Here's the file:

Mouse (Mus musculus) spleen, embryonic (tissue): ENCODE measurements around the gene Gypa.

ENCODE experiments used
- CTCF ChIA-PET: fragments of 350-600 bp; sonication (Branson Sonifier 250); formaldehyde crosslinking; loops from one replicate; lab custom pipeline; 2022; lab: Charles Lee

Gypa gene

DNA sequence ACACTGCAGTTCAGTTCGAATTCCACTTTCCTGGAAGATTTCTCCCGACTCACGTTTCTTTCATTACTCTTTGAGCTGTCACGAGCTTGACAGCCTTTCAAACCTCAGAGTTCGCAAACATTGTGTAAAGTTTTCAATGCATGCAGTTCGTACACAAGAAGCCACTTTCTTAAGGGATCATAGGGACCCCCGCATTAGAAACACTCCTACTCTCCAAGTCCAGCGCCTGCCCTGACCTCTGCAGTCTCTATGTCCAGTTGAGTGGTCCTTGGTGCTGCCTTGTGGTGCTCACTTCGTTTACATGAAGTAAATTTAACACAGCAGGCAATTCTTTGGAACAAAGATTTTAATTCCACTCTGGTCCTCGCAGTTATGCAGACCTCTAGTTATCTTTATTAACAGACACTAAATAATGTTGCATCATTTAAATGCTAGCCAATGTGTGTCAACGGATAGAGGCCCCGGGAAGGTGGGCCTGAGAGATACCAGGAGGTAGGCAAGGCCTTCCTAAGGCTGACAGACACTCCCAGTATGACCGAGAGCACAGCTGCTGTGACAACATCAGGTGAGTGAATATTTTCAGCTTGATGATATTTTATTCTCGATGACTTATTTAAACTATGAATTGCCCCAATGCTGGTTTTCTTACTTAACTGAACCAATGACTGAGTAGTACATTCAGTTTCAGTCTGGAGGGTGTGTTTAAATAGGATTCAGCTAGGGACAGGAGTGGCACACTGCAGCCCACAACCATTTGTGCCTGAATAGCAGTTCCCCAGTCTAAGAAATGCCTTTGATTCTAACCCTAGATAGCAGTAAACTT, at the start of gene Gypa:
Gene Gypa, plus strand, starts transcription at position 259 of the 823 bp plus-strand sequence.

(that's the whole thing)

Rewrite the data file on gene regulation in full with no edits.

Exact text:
Mouse (Mus musculus) spleen, embryonic (tissue): ENCODE measurements around the gene Gypa.

ENCODE experiments used
- CTCF ChIA-PET: fragments of 350-600 bp; sonication (Branson Sonifier 250); formaldehyde crosslinking; loops from one replicate; lab custom pipeline; 2022; lab: Charles Lee

Gypa gene

DNA sequence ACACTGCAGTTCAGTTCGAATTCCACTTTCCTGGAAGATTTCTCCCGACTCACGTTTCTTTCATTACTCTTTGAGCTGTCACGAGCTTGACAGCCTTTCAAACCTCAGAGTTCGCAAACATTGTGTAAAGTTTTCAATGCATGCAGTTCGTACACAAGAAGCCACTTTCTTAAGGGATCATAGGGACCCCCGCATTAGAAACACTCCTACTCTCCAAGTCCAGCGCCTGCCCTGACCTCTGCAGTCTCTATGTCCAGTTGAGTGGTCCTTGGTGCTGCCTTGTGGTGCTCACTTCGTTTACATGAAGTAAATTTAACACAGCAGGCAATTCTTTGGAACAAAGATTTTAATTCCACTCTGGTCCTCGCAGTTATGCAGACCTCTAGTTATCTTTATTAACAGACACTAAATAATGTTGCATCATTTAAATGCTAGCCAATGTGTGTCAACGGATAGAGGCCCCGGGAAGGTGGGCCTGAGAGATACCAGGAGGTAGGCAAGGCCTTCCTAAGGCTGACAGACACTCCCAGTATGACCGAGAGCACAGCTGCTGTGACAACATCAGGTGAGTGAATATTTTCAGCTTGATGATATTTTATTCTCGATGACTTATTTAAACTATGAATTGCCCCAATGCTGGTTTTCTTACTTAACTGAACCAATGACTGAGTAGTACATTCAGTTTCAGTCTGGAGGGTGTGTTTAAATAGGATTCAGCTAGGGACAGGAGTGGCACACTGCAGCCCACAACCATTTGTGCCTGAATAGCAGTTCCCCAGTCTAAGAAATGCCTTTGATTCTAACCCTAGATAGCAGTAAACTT, at the start of gene Gypa:
Gene Gypa, plus strand, starts transcription at position 259 of the 823 bp plus-strand sequence.